Friday, April 10, 2009

Quacks in BC

"The regular docs treat the symptoms, whereas the naturopath tries to find the CAUSE."
So, they've done it. So-called naturopathic physicians will now be able to do the following:
  1. prescribe non-controlled medications (eg. they can prescribe Tylenol #3, all antibiotics, all mood altering medications - antidepressants, antipsychotics, mood stabilizers including lithium, immune suppressants such as prednisone, methotrexate), "after completing a certification training". A list of medications they cannot prescribe is attached at the end of the legislation (seems to be mainly narcotics / sedatives / chemotherapy agents)
  2. order Xrays / Ultrasounds (but no CTs)
  3. perform minor surgeries at or below dermis
  4. perform allergy challenge testing and desensitization
  5. insert finger/instrument/device into any body cavity, whether natural or artificially-created
Now, do naturopaths have the training for any of this, particularly minor surgery? For all their self-serving rhetoric, they do not have any hospital experience in their training, nor any mainstream medical exposure. No clerkship. No call. No residency. No OSCEs. Just dodgy self-regulation. And homeopathy.

Of course, I will not and cannot deny that many treatments in use today derive from natural sources. Digoxin, a very old drug used in heart failure, was isolated from Digitalis purpurea, a poisonous flowering plant also known as foxglove. That doesn't make homeopathy - a practice without any kind of rational pharmacological basis - a valid form of treatment, however, nor does it excuse the sort of rhetoric that seeks to set naturopathy apart from "allopathic" (i.e. mainstream) medicine:
  1. Vis medicatrix naturae: the body has the inherent capacity to heal in the proper therapeutic environment. NDs believe in the recuperative power of the organism, given the correct climate for healing. Determining the correct individualized therapeutic environment is at the core of naturopathic medicine.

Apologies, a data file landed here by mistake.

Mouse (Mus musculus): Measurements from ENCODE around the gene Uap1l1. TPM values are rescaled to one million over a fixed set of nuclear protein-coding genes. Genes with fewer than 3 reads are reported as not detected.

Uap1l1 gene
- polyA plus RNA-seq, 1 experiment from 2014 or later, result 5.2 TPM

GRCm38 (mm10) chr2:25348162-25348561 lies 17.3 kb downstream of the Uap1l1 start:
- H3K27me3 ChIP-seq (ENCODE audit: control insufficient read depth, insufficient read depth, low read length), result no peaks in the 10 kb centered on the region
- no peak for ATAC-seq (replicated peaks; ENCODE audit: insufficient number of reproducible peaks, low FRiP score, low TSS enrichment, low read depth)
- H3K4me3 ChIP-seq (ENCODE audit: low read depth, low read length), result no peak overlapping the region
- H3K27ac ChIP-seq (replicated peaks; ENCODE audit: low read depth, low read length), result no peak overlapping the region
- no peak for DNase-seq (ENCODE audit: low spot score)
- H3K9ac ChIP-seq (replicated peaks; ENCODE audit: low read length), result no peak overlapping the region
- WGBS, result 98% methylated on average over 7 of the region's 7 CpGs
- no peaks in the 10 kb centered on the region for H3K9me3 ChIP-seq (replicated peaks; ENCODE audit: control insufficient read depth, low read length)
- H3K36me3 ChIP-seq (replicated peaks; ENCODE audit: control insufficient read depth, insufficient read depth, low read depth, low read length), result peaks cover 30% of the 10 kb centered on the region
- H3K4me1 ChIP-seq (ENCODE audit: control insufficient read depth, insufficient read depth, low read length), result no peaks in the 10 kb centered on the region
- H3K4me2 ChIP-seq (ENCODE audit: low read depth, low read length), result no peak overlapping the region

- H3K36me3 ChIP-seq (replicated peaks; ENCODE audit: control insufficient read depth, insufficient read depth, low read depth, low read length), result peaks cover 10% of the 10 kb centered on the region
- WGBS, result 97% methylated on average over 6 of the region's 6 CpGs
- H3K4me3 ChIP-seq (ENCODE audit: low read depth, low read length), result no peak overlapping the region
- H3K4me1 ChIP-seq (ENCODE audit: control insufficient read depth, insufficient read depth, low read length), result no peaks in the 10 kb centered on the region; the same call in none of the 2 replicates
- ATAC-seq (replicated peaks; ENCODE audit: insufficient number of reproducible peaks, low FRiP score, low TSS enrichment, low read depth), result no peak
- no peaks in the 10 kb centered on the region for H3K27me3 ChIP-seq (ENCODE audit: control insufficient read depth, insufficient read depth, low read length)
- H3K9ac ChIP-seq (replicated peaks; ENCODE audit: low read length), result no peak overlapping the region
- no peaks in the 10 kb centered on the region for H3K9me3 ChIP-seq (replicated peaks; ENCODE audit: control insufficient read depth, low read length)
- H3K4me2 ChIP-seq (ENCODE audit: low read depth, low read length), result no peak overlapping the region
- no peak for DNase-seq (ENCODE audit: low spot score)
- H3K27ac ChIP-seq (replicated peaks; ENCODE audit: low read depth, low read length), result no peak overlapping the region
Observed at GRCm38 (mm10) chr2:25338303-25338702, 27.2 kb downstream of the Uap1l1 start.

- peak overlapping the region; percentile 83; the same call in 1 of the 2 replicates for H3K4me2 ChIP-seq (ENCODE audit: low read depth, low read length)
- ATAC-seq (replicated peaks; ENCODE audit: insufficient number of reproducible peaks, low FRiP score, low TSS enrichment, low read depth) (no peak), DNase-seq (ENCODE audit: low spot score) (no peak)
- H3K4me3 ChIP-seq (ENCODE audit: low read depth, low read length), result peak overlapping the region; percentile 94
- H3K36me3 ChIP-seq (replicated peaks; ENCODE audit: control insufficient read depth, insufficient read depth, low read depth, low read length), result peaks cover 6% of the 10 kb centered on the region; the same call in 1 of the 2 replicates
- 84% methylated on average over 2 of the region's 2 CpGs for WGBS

2. Tollum causum: remove the cause. Instead of treating the symptoms of disease the ND tries to cure the cause of the disease.
  3. Prima non nocere: do no harm. The ND is trained to use therapies that will not cause adverse side effects or cause secondary problems (i.e., iatrogenic disease) as serious or more serious than the original disease.
Regarding Vis medicatrix naturae, it's certainly true that the body has an inherent capacity to heal itself, but that "proper therapeutic environment" is absolutely key. For example, penicillin for a pharyngeal infection caused by Strep pyogenes is necessary to prevent secondary glomerulonephritis, the cause of which is related to the body's natural immune response to the bacteria. Untreated strep throat can also lead to rheumatic fever; proper treatment is certainly required. One wonders, then, what naturopaths think is unique about this principle.

The second principle is a frequent canard offered in support of naturopathy; that naturopaths treat the cause of disease rather than the symptoms, something that is supposedly the opposite of an MD's approach. This, of course, is simply non sequitur, which is not to say that purely symptomatic treatment is never warranted. On the other hand, naturopaths have a habit of inventing causes to explain a wide variety of non-specific symptoms:

Of course, Candida is everywhere and on you all the time. Most of the time it does nothing. To see what an actual bought of candidiasis looks like, simply Google "oral thrush". To see whether you might suffer from Candida "overgrowth", watch this video.